MILLER: The dogma days of summer

Ibram X. Kendi, director of Boston University's Center for Antiracist Research, stands for a portrait Wednesday, Oct. 21, 2020, in Boston. (AP Photo/Steven Senne)

Before 2004, it was unheard of for a college president to admit that the mission of higher education is to give students a leftist makeover. But that is precisely what George Washington University president Stephen Trachtenberg did in June 2004, when he included a fervent wish in his commencement address: “If anybody has a mortarboard, you can move your tassels from right to left, which is what I hope happened to your politics in the last four years!” 

My fervent wish is that the parents of soon-to-be college freshmen will spend the summer preparing them to face a crush of Trachtenberg clones who’ll coax them to join the troop that marches in one direction — left. 

Conscription for the leftward march used to begin in freshman English because English 101 guarantees access to about 90 % of new enrollees.  In the late 90s, however, faculty committees decided they needn’t settle for 90 % of new enrollees or wait for the fall round-up to start branding the newbies; hence, the summer reading program was born. 

Posing as a way to “build community,” the program insures that new students will arrive in the fall already imbued with what University of Chicago Professor Edward Shils once called “a nihilistic skepticism” about their Western heritage. One glance at a list of favored selections proves Dr. Shills’ point, but parents who practice early detection can provide antidotes for the toxins that are baked into the summer reading requirements. 

Teenagers won’t be interested in the origins of the plot to ensnare them, but a bit of background will be helpful for parents who’d rather not underwrite professors who aim to “discard all the norms to which we have been falsely enslaved.” When celebrated Professor Stanley Fish included that line in his 1990 manifesto, he prompted subsequent generations of college professors to assign works that will make even new enrollees rethink their allegiance to a failed nation.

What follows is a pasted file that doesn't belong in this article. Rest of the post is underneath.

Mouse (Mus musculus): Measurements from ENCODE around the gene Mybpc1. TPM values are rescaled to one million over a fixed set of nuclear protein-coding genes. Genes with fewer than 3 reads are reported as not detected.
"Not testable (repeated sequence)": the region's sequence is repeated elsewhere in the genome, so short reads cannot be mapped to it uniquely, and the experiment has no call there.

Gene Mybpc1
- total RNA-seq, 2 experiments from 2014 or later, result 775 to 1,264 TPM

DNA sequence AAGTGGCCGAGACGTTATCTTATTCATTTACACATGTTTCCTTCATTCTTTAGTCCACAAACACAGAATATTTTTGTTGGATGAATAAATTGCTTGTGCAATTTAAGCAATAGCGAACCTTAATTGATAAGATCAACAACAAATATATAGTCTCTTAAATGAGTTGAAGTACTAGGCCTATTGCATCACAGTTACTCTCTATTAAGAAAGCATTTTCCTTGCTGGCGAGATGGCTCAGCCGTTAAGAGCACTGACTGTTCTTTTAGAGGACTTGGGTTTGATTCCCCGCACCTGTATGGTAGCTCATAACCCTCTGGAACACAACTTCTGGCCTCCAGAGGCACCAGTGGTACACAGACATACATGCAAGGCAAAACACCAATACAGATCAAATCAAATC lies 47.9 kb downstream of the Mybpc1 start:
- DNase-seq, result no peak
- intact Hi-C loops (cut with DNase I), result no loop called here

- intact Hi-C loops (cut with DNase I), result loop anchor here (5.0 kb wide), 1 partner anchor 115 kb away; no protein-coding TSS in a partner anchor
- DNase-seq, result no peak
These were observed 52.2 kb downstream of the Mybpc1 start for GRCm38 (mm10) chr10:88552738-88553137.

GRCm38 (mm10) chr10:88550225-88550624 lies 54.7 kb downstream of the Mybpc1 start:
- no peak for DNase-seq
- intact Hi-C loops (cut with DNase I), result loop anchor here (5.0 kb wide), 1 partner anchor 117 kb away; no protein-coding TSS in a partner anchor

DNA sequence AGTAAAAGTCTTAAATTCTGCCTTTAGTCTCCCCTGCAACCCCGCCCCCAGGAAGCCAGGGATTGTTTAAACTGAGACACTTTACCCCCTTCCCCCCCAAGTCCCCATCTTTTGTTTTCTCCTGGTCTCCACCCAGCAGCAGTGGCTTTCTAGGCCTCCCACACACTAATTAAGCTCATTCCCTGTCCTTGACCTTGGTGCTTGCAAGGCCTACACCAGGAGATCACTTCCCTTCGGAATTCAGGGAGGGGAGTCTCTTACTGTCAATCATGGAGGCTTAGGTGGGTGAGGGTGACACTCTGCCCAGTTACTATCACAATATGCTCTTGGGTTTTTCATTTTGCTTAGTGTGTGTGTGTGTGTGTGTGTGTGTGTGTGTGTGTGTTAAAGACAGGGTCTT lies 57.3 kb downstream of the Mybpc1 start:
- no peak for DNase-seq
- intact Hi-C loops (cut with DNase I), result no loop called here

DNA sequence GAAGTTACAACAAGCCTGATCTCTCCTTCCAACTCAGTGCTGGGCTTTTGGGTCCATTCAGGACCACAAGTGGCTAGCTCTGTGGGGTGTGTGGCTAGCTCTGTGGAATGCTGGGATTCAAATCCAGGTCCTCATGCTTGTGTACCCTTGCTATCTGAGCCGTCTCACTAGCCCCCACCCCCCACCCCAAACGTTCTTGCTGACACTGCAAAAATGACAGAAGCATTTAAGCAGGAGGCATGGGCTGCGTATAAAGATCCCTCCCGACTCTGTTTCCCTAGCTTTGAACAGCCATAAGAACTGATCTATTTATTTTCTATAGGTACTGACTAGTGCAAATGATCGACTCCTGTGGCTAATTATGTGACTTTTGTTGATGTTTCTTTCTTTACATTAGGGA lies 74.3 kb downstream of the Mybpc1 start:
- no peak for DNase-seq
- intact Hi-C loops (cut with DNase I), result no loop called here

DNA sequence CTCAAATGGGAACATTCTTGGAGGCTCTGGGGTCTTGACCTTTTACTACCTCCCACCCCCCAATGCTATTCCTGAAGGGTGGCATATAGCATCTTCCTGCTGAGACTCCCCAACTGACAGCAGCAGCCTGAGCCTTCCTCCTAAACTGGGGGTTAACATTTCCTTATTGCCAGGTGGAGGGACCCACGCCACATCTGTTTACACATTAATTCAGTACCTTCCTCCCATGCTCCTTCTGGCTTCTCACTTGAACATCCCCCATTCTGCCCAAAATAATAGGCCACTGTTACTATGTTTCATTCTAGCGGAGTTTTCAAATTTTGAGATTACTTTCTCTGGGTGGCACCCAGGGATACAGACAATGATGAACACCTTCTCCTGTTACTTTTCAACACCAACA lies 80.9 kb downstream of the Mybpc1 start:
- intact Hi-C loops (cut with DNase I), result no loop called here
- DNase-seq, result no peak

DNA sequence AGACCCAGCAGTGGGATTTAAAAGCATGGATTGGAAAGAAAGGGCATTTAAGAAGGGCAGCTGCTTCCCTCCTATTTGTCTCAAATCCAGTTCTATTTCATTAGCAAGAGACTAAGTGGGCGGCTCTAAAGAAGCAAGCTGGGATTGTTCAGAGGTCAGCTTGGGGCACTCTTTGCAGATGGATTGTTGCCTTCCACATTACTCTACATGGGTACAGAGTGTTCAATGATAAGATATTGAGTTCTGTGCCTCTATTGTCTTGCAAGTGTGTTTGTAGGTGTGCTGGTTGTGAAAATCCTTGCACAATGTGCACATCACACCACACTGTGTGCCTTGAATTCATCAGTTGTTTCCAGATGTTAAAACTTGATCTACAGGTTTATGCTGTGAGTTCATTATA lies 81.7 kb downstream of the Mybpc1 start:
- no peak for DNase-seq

This year’s freshmen might read an anthology titled Tales of Two Americas, which presents America as a “broken” nation whose “systems of oppression have entrenched themselves in the United States.”  These systems were “formed by decades of injustice and structural inequality in America, produced by the nation’s growth on the back of stolen labor, the failure of Reconstruction, the entrenchment of racial bias in the culture, and restrictions on immigration.” 

Another gloomy favorite is Stanford University Professor Jennifer Eberhardt’s Biased, which posits that “unconscious” bias can be just as noxious as “conscious” bias because “When people focus on not seeing color, they may also fail to see discrimination.” The New York Times hailed Eberhardt’s damned-if-you-do-damned-if-you-don’t approach to racism as “groundbreaking,” “poignant,” and “illuminating,” but I suspect parents will agree with the student reader who dubbed Eberhardt “predictable” because “she can only view life through her race-colored lenses.” 

Both works use isolated incidents of injustice to typecast white Americans as racists and to divide all Americans into opposing camps: the oppressors and the oppressed, but young adults who’ve watched live coverage of the crisis at our southern border need no reminding that hundreds of thousands of migrants are risking their lives to become residents of this “broken” and “biased” nation.